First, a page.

Glass has proved to be an important ally in the development of Sustainable Construction or Green Construction, as it is alternately referred to. Glass, treated in various ways, offers benefits that are not just functional or aesthetic but also Sustainable.
Glass, suitably treated, aids in enhancing the Sustainability rating of a structure in the following ways:
* It provides optimal thermal insulation, reducing heat gain inside buildings leading to lesser electricity and utility costs.
* Suitably sized and sited glass elements like windows, skylights, doors and walls provide great natural lighting without glare for the inside of the building, leading to lesser artificial lighting and associated costs.
* Glass can also filter out harmful UV (Ultraviolet) solar radiation of the B type (UVB).
* Sustainable glass is recyclable.
* Glass can also provide acoustic insulation and comfort leading to a tranquil internal environment.
* A well-planned design that uses glass extensively can lead to Sustainable structures that have significantly lesser weight.
* Sustainable Glass is also available in multiple colour and design options for pleasing aesthetics.
* Glass can also be used to generate renewable energy through solar-thermal and photovoltaic applications and wind turbine, which benefit from light weight of the reinforced glass fibres.
While the benefits are manifold, it is important to use the right kind of glass for the right place for a fit that is effective, attractive and safe.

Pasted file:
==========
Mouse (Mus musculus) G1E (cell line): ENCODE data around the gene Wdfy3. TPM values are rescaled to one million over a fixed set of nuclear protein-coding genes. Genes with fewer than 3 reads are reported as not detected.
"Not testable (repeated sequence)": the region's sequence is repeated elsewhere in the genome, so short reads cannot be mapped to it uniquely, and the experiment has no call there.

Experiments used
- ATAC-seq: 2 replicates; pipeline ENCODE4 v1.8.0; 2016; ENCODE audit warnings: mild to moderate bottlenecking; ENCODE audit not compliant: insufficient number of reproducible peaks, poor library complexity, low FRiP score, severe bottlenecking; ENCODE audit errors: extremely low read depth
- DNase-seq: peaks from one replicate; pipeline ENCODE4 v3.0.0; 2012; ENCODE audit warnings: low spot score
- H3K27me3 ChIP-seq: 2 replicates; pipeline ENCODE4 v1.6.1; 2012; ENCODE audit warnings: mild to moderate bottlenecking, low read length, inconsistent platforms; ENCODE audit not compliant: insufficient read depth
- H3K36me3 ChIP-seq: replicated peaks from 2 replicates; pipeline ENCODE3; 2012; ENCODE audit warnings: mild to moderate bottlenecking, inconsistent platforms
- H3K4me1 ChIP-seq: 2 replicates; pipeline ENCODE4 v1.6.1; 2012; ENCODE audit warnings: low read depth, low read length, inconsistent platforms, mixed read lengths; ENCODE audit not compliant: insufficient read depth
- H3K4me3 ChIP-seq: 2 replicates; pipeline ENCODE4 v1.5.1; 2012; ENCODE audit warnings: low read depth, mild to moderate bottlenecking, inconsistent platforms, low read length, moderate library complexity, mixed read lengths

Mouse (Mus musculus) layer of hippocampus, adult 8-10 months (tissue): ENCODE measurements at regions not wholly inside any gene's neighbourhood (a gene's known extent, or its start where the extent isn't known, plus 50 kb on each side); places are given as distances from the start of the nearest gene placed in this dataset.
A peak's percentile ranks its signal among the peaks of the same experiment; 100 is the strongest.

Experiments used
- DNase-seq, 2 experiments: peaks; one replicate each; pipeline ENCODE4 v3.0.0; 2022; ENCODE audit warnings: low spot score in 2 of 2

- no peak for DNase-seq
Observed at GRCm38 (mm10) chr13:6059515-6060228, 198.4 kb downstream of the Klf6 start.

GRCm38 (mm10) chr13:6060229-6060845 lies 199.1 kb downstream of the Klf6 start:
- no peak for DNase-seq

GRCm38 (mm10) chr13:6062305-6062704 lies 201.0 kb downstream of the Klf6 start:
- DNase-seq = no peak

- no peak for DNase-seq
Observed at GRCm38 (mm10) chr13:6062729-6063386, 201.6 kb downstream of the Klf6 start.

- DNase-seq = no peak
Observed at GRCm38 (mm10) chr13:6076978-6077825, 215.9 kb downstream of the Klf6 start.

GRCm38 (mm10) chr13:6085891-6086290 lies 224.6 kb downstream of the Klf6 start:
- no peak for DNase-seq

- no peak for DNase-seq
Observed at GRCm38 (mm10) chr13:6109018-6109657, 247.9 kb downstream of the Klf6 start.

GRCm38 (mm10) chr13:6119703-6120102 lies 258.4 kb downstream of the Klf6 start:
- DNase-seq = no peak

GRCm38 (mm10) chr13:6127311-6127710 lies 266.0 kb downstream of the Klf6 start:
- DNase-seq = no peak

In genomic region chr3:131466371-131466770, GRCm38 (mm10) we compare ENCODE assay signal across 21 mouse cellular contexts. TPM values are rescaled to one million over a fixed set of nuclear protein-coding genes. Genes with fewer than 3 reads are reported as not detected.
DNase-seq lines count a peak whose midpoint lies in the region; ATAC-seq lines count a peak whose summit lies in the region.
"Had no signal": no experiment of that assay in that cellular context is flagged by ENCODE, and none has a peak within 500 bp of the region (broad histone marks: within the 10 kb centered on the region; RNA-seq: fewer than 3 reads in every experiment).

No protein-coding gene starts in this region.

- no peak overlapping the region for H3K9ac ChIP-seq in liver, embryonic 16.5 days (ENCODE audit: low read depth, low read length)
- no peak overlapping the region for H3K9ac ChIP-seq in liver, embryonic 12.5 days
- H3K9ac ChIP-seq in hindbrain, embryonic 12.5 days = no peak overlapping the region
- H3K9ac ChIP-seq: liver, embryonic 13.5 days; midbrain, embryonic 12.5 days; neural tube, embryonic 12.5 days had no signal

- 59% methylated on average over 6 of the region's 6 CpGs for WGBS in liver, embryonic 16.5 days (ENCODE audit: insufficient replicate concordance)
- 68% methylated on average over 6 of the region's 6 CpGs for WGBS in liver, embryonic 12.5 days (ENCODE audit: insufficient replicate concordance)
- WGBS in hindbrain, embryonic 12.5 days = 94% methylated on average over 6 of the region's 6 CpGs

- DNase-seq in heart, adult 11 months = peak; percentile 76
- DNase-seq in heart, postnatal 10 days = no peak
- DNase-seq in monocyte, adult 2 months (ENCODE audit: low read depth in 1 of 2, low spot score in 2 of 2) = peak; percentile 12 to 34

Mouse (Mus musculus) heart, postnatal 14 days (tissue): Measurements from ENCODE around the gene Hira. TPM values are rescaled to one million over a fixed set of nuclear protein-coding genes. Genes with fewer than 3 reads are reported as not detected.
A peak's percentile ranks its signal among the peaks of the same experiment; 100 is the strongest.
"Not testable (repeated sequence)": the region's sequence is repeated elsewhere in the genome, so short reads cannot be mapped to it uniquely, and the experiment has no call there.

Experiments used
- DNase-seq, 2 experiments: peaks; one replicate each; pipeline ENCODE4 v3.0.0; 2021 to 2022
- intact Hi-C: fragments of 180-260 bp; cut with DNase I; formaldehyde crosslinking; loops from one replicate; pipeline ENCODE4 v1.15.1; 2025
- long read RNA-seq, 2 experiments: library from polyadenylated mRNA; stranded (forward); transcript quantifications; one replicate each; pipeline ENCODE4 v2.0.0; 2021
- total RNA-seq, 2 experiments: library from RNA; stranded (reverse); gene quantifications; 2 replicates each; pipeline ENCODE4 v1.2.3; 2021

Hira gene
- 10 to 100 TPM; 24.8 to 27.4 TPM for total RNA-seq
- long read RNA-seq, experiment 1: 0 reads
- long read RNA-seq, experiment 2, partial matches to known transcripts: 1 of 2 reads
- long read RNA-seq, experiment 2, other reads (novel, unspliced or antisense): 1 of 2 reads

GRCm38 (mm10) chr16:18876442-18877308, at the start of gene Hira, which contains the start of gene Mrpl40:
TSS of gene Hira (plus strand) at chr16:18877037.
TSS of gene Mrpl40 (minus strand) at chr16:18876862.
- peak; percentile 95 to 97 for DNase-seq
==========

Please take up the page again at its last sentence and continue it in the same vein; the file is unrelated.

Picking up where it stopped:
Different Types of Sustainable Glass used in Building
There are a number of different types of Sustainable Glass in a range of patterns and tints that are used in the construction industry. Here are some of the main types:
Float or Annealed Glass: Molten glass is “floated” onto a bed of molten tin. This produces a glass that is flat and distortion- free. It is also the starting material used to produce more advanced types of glass through further processing.
Laminated Glass: This is made of two or more layers of glass with an intermediate plastic layer that holds the glass together when shattered, making it a safe product for various applications. Laminated glass is also used to protect coatings susceptible to damage.
Toughened Glass: It is produced by heating glass to above 600°C and then rapidly cooling it. Not only does it have an increased resistance to breakage, but when broken it breaks into small pieces without sharp edges making it a safe product for a wide range of applications including sliding doors, partitions and low-level windows.
Coated Glass: Coatings are applied to the glass, either during the manufacturing stage (hard coating) or after (soft coating) to endow the glass with special reflective, thermal and corrosion-resistance characteristics.